We are ambassadors in this long line of teaching (more…)
Prince Charles, the Prince of Wales, is the oldest and longest-serving heir apparent in Britain’s history, and, perhaps to help pass the time, he has come up with various ways of being controversial.
Over the years he has scoffed at modern buildings – calling a proposed extension to the National Gallery a ‘monstrous carbuncle’. He has confessed to talking to trees, saying he thinks ‘it’s absolutely crucial.’ Controversially, he has also been a campaigner for alternative medicine, which ended with the British Medical Association branding homeopathy, ‘Witchcraft’ – a rather damning indictment.
However, in some of his views, he has also shown that he is a man ahead of his time. He has long been a staunch advocate of conservation, has battled climate change, and set up a successful organic food company, Duchy Originals, well before organic farming was de rigeur.
But recently, he has turned his attentions to yoga, and here, surely, no one will disagree with him (at least no one at YogaLondon will). At a convention hosted by the Yoga in Health Care Alliance* (YIHA), he has stated that the promotion of yoga could help to ease the undoubted pressure on the NHS. In a written address, he said:
“For thousands of years, millions of people have experienced yoga’s ability to improve their lives … The development of therapeutic, evidence-based yoga is, I believe, an excellent example of how yoga can contribute to health and healing.”
He’s not alone in thinking that prescribing yoga could be of benefit to huge number of people. Yoga has been found to help those suffering with cardiovascular disease, diabetes, back pain, mental health issues as well as those who are lonely and suffer from social isolation. However, the body of research that could be shown to prove that yoga helps is lacking.
Prince Charles added that yoga isn’t just good for the person who does yoga, but if it can ease the burden on the NHS, this will also help others who’s need is more urgent:
“This not only benefits the individual but also conserves precious and expensive health resources for others where and when they are most needed.”
As our bodies age, the things we took for granted when we were younger start to elude us, such as maintaining our balance, muscle strength and tone, being able to tie up your own shoelace, stretch your arms over your head and so on. All these everyday tasks are made accessible through the sustained practice of yoga. This is not to say that yoga is a magic pill that will cure all our ills, but if it can en-able people to be more independent and active, it will surely help to ease the burden on the NHS, just as Prince Charles said.
So in this case, we don’t think HRH is being controversial in any way, in fact, carry on!
*The YIHA is a social enterprise that has been set up to enable the National Health Service to access yoga as a holistic and preventative measure to aid patient health in the UK.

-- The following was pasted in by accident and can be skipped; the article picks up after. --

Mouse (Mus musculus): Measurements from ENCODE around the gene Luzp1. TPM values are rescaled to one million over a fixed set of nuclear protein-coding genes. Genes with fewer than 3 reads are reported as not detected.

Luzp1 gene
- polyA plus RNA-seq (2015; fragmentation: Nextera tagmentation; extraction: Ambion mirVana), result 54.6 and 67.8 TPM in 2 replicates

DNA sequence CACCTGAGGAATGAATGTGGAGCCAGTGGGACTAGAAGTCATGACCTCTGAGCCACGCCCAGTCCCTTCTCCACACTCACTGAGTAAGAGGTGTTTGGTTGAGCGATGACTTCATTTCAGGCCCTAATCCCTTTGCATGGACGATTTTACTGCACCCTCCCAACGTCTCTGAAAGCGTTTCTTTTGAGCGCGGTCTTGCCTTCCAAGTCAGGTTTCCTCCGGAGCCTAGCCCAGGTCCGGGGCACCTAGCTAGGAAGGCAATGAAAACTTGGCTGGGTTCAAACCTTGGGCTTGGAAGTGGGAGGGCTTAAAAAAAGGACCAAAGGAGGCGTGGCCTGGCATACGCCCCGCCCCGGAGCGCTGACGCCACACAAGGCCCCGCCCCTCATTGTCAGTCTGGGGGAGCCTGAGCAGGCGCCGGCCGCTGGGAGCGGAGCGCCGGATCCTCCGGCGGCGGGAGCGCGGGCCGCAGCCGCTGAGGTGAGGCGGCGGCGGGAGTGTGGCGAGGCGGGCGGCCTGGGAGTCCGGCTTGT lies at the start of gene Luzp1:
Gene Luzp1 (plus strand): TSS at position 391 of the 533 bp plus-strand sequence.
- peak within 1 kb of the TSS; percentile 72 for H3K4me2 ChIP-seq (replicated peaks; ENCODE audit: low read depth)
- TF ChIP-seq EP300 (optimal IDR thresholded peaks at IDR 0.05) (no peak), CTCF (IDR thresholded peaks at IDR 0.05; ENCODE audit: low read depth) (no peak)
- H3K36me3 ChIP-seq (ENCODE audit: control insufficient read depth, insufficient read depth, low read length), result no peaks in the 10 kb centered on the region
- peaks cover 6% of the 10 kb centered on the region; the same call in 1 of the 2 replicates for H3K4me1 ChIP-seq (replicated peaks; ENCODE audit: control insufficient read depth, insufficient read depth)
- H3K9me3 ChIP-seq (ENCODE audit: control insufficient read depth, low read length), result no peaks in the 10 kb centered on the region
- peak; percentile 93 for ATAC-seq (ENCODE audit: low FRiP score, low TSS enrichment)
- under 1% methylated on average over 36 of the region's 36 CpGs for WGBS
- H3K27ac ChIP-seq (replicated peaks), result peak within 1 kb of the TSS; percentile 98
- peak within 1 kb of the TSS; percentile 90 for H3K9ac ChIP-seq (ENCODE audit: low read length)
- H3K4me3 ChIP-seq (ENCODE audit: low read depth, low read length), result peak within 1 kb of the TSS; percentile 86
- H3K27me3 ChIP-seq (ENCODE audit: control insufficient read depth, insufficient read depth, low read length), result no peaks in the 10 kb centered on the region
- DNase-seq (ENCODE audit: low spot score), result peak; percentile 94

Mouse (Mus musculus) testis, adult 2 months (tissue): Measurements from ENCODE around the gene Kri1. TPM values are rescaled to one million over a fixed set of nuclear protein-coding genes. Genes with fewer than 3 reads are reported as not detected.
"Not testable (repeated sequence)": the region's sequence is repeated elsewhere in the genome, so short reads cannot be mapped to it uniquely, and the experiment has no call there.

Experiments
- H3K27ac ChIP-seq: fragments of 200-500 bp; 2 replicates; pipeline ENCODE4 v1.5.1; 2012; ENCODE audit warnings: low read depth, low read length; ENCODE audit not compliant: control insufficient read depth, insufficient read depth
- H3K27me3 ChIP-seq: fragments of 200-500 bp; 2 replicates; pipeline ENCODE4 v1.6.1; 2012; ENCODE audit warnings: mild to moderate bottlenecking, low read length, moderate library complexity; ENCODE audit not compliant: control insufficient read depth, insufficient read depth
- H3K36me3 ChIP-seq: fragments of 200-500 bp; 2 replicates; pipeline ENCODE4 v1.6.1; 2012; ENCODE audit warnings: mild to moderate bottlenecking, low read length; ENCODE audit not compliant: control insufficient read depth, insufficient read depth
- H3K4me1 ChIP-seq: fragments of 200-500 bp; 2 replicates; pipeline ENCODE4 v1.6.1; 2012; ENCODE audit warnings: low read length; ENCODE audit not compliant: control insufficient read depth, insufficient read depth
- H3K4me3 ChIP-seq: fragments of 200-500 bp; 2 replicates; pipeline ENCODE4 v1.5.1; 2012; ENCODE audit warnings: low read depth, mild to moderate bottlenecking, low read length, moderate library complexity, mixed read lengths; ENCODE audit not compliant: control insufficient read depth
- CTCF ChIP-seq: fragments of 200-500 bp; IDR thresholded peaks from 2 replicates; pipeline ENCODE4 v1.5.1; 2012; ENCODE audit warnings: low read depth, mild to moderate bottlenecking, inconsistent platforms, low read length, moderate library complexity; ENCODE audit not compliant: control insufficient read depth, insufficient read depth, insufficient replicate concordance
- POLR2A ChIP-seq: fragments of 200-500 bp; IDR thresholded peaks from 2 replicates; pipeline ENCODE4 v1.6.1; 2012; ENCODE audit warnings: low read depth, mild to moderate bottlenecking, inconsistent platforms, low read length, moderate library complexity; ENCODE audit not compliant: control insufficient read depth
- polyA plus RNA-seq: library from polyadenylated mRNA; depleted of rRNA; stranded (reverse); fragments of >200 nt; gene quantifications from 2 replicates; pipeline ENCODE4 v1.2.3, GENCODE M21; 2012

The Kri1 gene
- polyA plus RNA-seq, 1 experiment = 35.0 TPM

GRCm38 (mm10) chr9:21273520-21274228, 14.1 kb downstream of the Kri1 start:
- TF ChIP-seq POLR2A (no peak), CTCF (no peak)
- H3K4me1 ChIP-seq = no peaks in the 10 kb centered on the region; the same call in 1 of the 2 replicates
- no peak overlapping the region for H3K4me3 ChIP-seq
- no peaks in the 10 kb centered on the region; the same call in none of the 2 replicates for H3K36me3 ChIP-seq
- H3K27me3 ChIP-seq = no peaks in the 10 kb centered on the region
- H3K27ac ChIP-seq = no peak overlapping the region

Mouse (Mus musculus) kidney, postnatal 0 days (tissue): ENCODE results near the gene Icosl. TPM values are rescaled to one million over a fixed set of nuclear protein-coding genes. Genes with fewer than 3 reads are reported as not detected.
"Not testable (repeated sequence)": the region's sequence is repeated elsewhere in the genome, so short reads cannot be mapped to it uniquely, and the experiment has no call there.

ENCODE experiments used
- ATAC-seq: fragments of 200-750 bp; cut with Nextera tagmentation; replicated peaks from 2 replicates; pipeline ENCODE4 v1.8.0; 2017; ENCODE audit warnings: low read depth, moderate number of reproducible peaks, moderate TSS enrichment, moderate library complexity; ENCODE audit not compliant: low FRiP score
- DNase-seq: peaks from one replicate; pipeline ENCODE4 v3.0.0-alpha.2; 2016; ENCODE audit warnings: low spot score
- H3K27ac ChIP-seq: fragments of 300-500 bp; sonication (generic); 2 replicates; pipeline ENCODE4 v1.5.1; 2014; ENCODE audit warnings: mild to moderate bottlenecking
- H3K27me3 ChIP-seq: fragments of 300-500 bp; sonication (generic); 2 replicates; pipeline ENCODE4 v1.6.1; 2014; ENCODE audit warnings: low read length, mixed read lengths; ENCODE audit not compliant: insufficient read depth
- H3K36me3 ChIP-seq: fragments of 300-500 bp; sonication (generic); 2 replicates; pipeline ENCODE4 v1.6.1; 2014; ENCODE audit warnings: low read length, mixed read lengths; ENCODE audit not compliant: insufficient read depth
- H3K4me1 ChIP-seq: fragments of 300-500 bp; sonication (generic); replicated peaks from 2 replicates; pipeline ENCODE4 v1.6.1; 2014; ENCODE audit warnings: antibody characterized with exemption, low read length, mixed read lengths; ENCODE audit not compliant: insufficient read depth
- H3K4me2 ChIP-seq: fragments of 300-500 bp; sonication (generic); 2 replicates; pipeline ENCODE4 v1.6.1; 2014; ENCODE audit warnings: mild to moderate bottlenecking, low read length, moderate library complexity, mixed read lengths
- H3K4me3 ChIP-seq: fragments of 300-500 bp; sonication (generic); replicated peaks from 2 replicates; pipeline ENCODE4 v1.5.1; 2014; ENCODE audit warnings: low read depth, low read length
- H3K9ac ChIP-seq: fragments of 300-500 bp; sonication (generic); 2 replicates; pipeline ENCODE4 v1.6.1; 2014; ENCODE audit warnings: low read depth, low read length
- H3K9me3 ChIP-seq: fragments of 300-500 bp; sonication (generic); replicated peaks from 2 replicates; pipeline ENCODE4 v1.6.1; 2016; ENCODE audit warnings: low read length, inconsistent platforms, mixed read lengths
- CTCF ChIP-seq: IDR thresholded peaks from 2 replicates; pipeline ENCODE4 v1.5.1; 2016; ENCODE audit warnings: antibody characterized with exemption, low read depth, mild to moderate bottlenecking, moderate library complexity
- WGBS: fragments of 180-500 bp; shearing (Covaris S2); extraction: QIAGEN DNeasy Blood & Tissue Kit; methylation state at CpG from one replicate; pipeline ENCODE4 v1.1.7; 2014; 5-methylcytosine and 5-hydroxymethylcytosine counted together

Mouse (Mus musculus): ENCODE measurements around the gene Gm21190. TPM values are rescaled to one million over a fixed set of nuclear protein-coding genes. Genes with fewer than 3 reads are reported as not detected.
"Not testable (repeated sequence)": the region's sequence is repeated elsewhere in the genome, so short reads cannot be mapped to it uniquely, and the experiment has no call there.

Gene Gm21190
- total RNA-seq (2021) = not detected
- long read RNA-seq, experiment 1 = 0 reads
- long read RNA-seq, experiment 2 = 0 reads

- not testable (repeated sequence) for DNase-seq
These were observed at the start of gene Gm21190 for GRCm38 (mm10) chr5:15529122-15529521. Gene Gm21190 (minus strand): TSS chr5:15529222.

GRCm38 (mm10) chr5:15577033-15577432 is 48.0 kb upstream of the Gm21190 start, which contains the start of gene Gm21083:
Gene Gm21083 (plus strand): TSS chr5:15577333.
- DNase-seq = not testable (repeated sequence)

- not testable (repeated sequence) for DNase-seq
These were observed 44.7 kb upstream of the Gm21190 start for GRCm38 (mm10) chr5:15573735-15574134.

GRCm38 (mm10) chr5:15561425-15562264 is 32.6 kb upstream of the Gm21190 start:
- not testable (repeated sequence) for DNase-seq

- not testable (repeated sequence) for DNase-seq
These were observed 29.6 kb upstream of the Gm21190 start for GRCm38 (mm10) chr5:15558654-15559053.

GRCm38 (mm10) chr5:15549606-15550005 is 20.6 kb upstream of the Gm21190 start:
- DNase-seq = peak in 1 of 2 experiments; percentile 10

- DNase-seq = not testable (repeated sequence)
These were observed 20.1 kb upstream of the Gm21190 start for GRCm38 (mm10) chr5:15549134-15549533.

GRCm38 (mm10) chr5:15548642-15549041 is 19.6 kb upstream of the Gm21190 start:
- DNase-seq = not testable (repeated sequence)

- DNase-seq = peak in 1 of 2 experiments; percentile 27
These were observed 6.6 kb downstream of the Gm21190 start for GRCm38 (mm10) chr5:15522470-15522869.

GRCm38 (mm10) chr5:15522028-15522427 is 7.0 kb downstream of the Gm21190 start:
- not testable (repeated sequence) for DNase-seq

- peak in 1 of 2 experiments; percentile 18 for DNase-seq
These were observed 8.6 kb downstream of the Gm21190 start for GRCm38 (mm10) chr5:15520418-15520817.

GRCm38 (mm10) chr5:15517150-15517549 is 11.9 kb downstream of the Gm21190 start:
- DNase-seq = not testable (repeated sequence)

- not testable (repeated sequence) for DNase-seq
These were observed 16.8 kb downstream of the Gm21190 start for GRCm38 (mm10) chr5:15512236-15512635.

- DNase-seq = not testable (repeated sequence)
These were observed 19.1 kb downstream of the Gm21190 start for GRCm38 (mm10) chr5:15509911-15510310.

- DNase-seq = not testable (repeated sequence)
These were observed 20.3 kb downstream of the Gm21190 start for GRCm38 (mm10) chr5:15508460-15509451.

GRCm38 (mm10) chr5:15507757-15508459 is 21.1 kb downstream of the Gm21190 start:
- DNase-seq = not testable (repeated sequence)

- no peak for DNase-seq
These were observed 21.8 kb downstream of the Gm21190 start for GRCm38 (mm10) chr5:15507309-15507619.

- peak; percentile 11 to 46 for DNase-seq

You’ve heard of goat yoga, naked yoga and ‘doga‘ (dog yoga). But, with the ever-rising popularity of yoga, there are even more combinations of yoga with almost anything you can think of. Although I’m a firm believer in the joys of yoga on its own without any other kind of thing thrown in, it cannot be denied that these varied yoga combos sound like they could be INCREDIBLE fun, really interesting, and just a little bit loopy.
So make this February a ‘try-something-new’ kind of month, and check out one (or all) of our top ten weird, wacky and wonderful types of yoga. Me, I’m off to Yoga Disco – just try and stop me! (more…)
Hibernating mammals have got it worked out. Once the golden leaves of Autumn have fallen, they then spend the winter curled up in their cosy cave, re-emerging only when the green shoots of Spring unfurl. Migratory birds do the other sensible thing and migrate to warmer climes – like the swallows to Africa.
What do humans do? Well, the richer ones migrate too, spending six months of the year in their apartment in the South of France. But most of us resort to our usual response, which is to carry on as blooming normal and moan about it. (more…)
-Breaking News – well, not quite breaking, but still pretty hot off the press. For the first time in the great history of England, a member of the royal family has become a qualified yoga teacher! Hoorah!
The member in question is Sam Chatto, the 22-year-old grandson of Princess Margaret (the Queen’s sister), and 24th in line to the throne. In a recent Instagram post, the eldest son of Lady Sarah Chatto revealed that he had spent six weeks in India. Part of his time there was spent in Rishikesh, where he undertook an intense 200-hour, four-week teacher training programme, alongside his girlfriend Sophie Pipe. (more…)